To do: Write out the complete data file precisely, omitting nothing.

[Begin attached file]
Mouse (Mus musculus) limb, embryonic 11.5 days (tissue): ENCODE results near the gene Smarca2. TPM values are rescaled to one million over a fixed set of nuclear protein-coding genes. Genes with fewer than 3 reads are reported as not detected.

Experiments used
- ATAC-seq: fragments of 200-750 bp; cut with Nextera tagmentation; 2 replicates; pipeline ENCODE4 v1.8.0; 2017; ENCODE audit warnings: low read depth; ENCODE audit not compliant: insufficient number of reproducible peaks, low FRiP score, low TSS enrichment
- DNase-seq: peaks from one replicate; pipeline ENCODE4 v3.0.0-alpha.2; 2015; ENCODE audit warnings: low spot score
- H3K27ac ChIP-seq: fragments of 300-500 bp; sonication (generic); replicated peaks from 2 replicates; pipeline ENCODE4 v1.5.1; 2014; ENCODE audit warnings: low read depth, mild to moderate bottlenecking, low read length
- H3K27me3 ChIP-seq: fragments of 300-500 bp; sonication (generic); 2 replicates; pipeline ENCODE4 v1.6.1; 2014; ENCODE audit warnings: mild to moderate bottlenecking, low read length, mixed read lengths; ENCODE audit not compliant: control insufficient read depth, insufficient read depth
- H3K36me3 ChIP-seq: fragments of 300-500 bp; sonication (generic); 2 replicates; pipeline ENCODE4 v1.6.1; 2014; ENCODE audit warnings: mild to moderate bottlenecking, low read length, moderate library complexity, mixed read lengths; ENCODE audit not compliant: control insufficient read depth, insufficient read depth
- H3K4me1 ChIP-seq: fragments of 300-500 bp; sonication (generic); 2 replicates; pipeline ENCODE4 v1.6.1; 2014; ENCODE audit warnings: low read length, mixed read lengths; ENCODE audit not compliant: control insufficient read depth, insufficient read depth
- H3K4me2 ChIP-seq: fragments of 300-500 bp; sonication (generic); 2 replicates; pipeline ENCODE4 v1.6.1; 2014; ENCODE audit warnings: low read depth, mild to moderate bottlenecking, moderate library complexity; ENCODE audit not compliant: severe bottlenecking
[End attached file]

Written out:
Mouse (Mus musculus) limb, embryonic 11.5 days (tissue): ENCODE results near the gene Smarca2. TPM values are rescaled to one million over a fixed set of nuclear protein-coding genes. Genes with fewer than 3 reads are reported as not detected.

Experiments used
- ATAC-seq: fragments of 200-750 bp; cut with Nextera tagmentation; 2 replicates; pipeline ENCODE4 v1.8.0; 2017; ENCODE audit warnings: low read depth; ENCODE audit not compliant: insufficient number of reproducible peaks, low FRiP score, low TSS enrichment
- DNase-seq: peaks from one replicate; pipeline ENCODE4 v3.0.0-alpha.2; 2015; ENCODE audit warnings: low spot score
- H3K27ac ChIP-seq: fragments of 300-500 bp; sonication (generic); replicated peaks from 2 replicates; pipeline ENCODE4 v1.5.1; 2014; ENCODE audit warnings: low read depth, mild to moderate bottlenecking, low read length
- H3K27me3 ChIP-seq: fragments of 300-500 bp; sonication (generic); 2 replicates; pipeline ENCODE4 v1.6.1; 2014; ENCODE audit warnings: mild to moderate bottlenecking, low read length, mixed read lengths; ENCODE audit not compliant: control insufficient read depth, insufficient read depth
- H3K36me3 ChIP-seq: fragments of 300-500 bp; sonication (generic); 2 replicates; pipeline ENCODE4 v1.6.1; 2014; ENCODE audit warnings: mild to moderate bottlenecking, low read length, moderate library complexity, mixed read lengths; ENCODE audit not compliant: control insufficient read depth, insufficient read depth
- H3K4me1 ChIP-seq: fragments of 300-500 bp; sonication (generic); 2 replicates; pipeline ENCODE4 v1.6.1; 2014; ENCODE audit warnings: low read length, mixed read lengths; ENCODE audit not compliant: control insufficient read depth, insufficient read depth
- H3K4me2 ChIP-seq: fragments of 300-500 bp; sonication (generic); 2 replicates; pipeline ENCODE4 v1.6.1; 2014; ENCODE audit warnings: low read depth, mild to moderate bottlenecking, moderate library complexity; ENCODE audit not compliant: severe bottlenecking